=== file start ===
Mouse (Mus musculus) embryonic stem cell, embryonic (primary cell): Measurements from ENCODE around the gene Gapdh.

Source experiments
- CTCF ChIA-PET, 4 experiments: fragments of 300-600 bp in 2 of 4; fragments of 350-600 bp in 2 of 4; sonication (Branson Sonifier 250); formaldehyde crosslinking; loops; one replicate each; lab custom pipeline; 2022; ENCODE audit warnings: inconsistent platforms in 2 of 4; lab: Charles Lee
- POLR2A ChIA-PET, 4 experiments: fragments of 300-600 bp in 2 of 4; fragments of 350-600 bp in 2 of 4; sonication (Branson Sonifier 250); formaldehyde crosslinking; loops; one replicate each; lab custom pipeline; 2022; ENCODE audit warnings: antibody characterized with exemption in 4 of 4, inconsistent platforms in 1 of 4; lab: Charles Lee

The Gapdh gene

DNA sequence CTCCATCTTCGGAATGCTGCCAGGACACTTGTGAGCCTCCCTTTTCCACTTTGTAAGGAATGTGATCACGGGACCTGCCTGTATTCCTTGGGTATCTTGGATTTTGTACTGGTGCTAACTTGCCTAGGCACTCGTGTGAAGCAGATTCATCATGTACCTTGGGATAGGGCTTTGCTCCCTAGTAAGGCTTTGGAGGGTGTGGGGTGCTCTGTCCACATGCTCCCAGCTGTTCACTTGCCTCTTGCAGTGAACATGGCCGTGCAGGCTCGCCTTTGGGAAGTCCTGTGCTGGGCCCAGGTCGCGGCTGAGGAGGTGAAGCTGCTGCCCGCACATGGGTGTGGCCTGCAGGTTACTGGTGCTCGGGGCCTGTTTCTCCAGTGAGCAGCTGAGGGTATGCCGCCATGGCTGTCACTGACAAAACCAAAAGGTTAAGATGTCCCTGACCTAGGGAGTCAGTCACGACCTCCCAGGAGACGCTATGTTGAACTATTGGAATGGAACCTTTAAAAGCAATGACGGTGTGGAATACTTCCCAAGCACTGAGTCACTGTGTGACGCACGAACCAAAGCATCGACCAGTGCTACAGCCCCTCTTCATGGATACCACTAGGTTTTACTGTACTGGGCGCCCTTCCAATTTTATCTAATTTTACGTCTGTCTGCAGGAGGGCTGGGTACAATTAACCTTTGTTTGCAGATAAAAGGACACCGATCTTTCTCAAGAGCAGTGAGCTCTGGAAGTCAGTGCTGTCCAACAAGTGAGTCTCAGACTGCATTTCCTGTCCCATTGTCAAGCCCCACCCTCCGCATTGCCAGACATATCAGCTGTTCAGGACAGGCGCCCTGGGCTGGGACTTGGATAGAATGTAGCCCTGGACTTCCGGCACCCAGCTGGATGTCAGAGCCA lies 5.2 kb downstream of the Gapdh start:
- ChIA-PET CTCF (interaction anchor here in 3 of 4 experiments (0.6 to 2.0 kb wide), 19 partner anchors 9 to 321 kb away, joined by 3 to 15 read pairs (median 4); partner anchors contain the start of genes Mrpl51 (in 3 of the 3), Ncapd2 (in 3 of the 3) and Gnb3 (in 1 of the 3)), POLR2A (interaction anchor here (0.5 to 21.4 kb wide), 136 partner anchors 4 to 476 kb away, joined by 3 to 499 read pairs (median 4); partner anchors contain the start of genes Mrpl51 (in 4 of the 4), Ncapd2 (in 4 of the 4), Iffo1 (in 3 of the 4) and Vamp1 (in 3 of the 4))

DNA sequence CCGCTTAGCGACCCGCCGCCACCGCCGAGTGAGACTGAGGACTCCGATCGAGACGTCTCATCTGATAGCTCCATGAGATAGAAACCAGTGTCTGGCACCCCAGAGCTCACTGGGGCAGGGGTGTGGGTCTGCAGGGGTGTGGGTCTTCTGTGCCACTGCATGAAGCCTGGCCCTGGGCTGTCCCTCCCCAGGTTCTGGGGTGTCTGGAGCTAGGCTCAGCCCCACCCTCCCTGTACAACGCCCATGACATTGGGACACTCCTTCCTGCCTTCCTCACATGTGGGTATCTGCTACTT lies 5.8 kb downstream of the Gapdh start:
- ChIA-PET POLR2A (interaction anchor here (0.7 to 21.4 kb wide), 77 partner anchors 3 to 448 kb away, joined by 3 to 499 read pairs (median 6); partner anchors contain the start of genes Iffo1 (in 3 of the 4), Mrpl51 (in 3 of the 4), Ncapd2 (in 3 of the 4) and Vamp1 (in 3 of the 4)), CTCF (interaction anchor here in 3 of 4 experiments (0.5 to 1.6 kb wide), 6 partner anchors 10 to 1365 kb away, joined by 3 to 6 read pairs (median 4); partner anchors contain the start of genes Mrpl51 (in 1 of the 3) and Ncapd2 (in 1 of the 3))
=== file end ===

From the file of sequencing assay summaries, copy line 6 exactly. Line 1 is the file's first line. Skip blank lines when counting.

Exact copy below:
DNA sequence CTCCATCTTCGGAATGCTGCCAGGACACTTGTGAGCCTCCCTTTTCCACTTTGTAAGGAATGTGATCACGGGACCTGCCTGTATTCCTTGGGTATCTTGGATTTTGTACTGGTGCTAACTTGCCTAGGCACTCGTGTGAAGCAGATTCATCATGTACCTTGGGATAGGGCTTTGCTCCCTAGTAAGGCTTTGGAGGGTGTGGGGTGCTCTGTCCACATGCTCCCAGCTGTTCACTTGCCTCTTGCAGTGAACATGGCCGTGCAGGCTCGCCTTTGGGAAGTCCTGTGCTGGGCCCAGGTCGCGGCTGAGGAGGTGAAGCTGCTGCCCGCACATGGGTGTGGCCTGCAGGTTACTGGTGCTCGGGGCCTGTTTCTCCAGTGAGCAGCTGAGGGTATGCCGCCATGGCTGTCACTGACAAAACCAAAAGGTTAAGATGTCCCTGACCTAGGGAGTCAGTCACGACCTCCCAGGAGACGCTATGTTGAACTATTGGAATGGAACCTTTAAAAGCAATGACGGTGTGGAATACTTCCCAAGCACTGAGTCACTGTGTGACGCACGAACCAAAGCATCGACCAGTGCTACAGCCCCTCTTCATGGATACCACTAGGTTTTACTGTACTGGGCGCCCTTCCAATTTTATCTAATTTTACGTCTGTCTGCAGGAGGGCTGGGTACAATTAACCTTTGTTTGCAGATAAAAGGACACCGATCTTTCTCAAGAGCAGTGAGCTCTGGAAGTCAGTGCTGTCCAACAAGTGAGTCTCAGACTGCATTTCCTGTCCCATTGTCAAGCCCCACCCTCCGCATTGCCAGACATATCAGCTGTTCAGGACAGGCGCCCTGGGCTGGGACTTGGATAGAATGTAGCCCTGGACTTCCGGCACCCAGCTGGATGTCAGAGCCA lies 5.2 kb downstream of the Gapdh start: